Stress Management For Dummies
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Here are a few strategies to help you manage your time more efficiently and effectively, and reduce your time-related stress. The first step in this process is to become aware of your current use of time.

Have you noticed how quickly your days fill up? You often find yourself hurried, harried, and rushing to do all that you feel has to be done. Putting out fires, dealing with last-minute crises, and taking care of unending details leave little spare time for anything else.

Add to that a busy job, a family, and at least a few other obligations, and you notice that your stress level is escalating. And something else is happening: You have less and less time to spend on the things that you really enjoy and that bring you satisfaction. Fortunately, managing your time more effectively is something you can master.

Effective time management is really all about managing your priorities. The trick is figuring out what those priorities are and making time for them to happen. Remember those wise words of English logician and philosopher Bertrand Russell: "The time you enjoy wasting is not wasted time."

Reduce stress with a time log

For a short period of time, perhaps a day or two, keep a simple time log. A sheet of paper will do or, if you're more comfortable with your electronic device, use that. At convenient times during your day, enter what you did, or are doing, in the appropriate time slots. Don't become compulsive about this; you don't have to make it exact to the minute.

However, be sure to record your electronic time usage — those times when you checked your e-mail, made or received a phone call, texted or IM-ed, visited social-networking sites, or surfed the Net. A sampling of a day or two should supply enough data to give you a rough picture of how you use — or misuse — your time. Use this simple rating code:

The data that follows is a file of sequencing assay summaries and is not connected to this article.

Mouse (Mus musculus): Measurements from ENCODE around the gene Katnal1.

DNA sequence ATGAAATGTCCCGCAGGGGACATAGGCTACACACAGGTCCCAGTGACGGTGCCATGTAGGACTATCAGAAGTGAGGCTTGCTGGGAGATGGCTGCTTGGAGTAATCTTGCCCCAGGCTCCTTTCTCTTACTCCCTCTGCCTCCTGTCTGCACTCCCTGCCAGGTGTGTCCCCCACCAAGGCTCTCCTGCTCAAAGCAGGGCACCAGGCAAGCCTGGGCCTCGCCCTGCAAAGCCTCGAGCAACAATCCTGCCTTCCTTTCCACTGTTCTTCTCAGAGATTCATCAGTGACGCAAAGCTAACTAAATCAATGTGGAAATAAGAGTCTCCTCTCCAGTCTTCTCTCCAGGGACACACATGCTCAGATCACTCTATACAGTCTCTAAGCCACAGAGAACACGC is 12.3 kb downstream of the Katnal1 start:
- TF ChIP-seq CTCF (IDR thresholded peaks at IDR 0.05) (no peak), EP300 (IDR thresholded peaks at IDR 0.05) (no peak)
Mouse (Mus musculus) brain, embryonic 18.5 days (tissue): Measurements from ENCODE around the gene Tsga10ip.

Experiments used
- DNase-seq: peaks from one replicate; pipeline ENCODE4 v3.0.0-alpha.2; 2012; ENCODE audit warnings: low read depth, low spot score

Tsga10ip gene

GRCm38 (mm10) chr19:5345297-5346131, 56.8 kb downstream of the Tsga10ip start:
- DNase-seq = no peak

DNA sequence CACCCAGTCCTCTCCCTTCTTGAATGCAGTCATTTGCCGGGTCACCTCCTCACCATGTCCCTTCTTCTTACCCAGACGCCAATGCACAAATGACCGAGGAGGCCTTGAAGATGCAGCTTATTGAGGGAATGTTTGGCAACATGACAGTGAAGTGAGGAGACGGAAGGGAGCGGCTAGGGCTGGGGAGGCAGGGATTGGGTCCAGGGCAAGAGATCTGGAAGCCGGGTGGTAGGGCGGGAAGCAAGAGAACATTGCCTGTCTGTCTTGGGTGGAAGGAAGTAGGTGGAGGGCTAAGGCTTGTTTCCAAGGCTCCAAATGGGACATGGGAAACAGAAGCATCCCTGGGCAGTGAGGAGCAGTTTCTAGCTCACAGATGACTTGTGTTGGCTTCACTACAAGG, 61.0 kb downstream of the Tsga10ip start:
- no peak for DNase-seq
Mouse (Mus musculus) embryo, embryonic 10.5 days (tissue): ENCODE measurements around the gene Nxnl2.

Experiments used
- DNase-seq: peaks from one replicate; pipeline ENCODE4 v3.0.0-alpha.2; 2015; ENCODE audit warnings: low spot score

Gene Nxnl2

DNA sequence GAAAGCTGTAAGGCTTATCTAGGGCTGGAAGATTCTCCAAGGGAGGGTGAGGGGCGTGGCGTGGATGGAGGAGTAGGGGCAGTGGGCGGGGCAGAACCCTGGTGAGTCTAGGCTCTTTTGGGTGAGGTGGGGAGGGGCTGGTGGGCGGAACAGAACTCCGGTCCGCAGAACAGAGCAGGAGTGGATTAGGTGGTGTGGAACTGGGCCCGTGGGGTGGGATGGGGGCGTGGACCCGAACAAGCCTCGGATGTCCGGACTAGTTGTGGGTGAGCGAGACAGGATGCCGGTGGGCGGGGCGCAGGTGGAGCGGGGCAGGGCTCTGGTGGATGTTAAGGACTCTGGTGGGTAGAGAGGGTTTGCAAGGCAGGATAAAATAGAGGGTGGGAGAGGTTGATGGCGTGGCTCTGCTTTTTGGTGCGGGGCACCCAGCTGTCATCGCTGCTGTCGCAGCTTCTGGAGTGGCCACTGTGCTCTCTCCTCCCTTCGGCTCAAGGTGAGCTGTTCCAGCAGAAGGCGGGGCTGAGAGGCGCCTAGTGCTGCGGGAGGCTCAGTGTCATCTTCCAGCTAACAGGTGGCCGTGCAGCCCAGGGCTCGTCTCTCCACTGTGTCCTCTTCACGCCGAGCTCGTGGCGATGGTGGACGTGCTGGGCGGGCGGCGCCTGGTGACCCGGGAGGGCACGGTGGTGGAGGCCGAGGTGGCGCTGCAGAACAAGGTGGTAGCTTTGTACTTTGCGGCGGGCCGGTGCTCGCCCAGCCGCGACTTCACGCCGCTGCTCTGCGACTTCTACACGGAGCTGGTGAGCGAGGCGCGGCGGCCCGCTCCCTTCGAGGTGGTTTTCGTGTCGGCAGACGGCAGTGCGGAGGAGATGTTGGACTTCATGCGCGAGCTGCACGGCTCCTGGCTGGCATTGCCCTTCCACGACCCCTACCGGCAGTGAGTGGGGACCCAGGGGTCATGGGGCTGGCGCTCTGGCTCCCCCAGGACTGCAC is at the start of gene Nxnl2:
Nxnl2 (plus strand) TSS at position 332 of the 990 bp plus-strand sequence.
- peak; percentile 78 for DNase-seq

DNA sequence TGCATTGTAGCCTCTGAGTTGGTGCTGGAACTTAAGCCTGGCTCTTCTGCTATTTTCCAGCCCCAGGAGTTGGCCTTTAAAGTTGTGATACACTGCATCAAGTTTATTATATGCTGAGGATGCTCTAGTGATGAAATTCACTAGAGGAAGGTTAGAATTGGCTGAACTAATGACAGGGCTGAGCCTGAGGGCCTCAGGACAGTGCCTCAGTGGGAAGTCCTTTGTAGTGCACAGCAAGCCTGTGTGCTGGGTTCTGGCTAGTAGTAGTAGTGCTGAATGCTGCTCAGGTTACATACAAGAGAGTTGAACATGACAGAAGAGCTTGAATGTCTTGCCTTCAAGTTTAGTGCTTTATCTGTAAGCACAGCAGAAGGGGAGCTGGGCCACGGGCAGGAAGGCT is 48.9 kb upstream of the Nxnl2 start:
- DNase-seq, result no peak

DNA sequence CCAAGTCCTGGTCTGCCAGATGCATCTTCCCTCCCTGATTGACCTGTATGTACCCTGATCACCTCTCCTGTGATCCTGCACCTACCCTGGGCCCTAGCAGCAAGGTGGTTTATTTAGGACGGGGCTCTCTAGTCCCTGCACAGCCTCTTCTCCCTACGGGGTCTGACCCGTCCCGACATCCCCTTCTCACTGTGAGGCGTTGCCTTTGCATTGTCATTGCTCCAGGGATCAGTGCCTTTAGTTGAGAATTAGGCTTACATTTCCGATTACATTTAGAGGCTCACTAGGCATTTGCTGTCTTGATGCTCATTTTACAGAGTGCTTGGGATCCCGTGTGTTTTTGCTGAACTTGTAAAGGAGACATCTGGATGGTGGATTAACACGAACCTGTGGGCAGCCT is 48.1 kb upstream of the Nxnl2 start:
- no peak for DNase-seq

1 = Great use of my time
2 = Okay use of my time
3 = So-so use of my time
W = Waste of my time

Also add some comments that reflect how you feel about the way you used that time.

Use time wisely and relieve stress

As an exercise, grab a sheet of paper and jot down activities that you would like to spend more time doing. This exercise helps you get in touch with those activities that you value and derive satisfaction from.

The following is a sample of general items you may want to consider. (You can, of course, add others.)

  • Spending time with your family and friends

  • Advancing your job or career

  • Pursuing a hobby or interest

  • Reading

  • Exercising

  • Nurturing your soul

  • Volunteering for community activities

  • Traveling

  • Sleeping

What you want to spend less time doing

Knowing what you want to spend more time doing is only half the battle. Knowing what you don't want to spend time doing is just as important. Here are some things you might wish you spent less time doing. Make a list of your own.

  • Working late at night and on weekends

  • Doing office paperwork

  • Attending events I don't enjoy

  • Cleaning the house

  • Doing laundry

  • Spending time with people I don't enjoy

  • Surfing the Web

  • Watching so much television

Your goal is to fill your life with more of the things you want to do — things that bring more meaning and joy to your life. This means knowing how to minimize time spent doing the things you have to do.

About This Article

This article is from the book:

About the book author:

Allen Elkin, PhD, is a clinical psychologist and the director of The Stress Management & Counseling Center in New York City. Nationally known for his expertise in the field of stress and emotional disorders, he has appeared frequently on Today, Good Morning America, and Good Day New York.

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